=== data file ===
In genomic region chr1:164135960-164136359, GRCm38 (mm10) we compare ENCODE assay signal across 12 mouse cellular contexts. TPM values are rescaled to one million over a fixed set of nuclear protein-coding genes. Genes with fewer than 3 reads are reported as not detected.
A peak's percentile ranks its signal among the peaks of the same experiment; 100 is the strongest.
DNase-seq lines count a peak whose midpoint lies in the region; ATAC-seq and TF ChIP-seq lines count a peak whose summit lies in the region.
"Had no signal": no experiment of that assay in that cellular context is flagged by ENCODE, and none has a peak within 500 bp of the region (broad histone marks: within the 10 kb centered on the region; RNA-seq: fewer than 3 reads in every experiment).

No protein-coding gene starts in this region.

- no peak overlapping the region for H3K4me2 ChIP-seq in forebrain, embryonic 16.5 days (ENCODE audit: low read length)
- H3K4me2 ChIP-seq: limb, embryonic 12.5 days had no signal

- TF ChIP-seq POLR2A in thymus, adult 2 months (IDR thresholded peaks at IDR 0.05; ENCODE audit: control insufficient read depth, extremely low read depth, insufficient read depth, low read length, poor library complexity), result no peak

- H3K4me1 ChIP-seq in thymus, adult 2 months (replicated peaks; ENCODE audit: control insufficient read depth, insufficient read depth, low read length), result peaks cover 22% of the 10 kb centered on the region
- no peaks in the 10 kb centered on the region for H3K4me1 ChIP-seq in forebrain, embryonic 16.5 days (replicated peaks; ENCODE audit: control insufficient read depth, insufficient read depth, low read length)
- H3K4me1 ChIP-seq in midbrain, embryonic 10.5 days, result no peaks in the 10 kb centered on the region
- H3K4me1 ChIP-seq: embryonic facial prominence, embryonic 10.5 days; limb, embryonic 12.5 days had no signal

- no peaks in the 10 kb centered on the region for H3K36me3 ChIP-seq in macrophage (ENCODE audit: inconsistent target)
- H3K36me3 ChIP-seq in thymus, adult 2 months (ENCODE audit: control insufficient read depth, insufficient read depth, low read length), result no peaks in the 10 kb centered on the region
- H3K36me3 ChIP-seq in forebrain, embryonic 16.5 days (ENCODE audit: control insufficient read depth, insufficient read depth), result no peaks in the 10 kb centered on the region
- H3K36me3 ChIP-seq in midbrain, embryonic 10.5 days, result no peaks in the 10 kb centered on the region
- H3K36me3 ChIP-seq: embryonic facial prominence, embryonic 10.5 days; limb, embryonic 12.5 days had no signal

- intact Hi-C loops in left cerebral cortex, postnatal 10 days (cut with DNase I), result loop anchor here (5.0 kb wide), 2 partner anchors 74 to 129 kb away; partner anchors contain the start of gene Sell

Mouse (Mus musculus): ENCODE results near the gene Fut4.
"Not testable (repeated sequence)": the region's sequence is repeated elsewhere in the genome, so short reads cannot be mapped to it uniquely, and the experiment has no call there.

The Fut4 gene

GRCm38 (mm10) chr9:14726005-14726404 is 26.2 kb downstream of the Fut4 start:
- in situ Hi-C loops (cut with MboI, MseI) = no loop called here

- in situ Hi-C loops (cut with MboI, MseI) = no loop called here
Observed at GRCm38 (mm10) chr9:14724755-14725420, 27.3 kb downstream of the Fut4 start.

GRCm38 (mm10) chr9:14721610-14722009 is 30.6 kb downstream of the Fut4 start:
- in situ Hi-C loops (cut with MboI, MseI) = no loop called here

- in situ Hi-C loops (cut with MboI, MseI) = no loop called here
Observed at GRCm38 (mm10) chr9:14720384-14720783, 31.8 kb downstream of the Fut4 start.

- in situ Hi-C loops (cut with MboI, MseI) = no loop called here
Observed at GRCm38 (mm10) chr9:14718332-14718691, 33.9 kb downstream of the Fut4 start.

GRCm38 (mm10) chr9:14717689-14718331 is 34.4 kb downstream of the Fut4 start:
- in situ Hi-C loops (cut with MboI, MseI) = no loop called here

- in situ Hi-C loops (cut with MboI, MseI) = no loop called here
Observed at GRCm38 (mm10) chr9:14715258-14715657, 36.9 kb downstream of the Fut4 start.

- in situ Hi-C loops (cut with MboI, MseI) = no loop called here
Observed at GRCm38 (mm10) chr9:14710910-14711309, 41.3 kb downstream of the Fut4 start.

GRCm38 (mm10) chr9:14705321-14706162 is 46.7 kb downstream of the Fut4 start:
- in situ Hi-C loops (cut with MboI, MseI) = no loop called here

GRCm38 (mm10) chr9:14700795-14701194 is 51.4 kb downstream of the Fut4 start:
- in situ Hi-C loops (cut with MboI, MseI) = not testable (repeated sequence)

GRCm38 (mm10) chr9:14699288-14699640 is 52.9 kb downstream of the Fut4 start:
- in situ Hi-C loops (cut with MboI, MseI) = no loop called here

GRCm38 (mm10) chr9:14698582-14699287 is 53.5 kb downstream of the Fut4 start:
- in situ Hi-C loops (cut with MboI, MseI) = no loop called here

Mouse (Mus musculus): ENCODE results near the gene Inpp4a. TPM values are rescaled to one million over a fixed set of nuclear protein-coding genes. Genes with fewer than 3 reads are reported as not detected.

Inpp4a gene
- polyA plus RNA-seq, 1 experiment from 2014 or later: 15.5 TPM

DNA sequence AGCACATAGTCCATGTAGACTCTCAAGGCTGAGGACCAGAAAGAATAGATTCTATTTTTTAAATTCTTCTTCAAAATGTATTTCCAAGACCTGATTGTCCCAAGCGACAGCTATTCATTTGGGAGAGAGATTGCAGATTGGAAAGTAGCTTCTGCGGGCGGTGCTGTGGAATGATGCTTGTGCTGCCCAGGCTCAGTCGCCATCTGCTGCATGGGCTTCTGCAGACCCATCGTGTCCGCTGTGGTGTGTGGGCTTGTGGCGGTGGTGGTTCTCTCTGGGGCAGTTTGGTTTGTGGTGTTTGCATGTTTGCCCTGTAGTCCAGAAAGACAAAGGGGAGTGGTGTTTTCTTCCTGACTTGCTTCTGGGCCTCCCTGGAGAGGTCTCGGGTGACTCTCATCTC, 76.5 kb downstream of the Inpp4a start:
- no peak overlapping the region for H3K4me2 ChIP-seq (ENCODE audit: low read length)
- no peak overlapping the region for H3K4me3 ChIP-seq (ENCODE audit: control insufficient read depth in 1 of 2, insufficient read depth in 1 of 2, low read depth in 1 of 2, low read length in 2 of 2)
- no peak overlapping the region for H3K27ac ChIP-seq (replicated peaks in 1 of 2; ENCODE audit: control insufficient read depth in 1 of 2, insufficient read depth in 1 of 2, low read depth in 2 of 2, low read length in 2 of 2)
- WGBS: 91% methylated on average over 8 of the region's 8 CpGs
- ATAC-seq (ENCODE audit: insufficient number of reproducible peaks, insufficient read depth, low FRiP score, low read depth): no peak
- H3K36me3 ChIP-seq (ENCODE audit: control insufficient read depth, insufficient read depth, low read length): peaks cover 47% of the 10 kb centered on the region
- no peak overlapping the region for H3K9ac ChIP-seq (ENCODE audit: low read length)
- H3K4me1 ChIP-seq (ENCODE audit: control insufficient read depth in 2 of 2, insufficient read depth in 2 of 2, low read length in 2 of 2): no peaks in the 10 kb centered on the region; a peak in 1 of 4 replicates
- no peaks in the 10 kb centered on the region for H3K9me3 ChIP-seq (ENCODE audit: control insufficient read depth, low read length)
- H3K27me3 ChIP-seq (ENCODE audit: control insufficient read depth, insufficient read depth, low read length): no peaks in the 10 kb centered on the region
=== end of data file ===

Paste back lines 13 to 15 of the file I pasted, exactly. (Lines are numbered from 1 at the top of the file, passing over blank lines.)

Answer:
- no peaks in the 10 kb centered on the region for H3K36me3 ChIP-seq in macrophage (ENCODE audit: inconsistent target)
- H3K36me3 ChIP-seq in thymus, adult 2 months (ENCODE audit: control insufficient read depth, insufficient read depth, low read length), result no peaks in the 10 kb centered on the region
- H3K36me3 ChIP-seq in forebrain, embryonic 16.5 days (ENCODE audit: control insufficient read depth, insufficient read depth), result no peaks in the 10 kb centered on the region